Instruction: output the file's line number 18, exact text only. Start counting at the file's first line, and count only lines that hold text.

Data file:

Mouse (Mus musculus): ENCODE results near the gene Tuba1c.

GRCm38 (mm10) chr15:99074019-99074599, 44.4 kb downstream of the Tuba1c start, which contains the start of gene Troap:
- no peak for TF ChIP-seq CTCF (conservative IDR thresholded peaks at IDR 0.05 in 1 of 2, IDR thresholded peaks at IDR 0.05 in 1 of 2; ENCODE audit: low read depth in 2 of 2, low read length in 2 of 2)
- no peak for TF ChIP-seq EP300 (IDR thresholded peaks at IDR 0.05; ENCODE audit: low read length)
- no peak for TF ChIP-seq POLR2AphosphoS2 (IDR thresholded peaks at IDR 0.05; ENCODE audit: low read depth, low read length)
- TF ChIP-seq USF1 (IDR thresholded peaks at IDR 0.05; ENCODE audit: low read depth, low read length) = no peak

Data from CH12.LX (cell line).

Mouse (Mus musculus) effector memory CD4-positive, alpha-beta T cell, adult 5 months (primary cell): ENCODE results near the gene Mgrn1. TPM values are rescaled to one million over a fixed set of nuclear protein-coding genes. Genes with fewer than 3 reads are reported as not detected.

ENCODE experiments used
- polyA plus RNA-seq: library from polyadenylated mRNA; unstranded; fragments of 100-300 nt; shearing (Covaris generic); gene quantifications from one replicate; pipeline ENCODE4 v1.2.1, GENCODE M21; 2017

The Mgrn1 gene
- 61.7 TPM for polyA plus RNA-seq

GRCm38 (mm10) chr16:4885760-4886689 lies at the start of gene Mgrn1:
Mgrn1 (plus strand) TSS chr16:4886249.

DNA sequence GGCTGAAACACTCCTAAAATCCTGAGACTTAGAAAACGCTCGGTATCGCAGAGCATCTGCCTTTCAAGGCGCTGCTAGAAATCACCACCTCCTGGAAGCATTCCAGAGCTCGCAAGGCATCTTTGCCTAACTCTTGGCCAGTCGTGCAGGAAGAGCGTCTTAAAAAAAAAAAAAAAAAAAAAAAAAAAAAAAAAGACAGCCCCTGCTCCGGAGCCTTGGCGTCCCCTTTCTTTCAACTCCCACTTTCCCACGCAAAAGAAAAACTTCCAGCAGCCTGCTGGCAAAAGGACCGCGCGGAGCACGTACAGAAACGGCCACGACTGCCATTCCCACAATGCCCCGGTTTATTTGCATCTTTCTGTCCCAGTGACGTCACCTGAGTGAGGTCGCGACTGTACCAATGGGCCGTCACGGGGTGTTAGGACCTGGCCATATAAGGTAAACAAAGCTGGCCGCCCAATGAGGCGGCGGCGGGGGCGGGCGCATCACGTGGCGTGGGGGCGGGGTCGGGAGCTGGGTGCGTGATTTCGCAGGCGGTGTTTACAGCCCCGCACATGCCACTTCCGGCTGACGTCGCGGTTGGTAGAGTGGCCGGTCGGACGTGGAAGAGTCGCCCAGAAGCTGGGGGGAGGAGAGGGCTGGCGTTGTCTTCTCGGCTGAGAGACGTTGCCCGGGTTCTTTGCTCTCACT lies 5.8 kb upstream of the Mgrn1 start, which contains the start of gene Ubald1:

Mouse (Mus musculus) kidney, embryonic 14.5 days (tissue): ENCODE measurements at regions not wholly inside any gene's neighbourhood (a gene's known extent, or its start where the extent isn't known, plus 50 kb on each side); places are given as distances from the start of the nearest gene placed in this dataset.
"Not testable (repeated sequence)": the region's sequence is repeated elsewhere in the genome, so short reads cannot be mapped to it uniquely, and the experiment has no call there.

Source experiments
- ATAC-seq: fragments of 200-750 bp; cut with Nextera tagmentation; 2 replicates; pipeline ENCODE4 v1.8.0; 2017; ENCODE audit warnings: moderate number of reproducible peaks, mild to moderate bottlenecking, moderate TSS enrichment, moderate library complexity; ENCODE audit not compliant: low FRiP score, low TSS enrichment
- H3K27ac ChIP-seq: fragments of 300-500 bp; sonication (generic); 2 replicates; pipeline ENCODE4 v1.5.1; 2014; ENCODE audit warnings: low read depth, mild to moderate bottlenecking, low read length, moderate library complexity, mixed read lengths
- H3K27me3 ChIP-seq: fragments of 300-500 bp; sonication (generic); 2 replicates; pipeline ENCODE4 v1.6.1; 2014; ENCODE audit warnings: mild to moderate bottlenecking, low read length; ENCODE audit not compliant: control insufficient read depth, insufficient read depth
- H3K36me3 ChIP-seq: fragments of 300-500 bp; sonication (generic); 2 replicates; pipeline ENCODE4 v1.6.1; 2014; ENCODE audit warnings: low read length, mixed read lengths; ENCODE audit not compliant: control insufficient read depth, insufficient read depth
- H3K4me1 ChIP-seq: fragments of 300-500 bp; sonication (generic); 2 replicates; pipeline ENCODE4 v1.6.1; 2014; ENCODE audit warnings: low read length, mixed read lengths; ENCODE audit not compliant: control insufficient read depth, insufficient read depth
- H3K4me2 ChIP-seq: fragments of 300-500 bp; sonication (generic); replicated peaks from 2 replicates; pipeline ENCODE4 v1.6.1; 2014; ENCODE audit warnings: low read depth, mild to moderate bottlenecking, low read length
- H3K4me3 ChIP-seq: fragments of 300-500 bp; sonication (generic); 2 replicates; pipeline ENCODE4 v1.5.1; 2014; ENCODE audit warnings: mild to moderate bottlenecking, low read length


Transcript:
Source experiments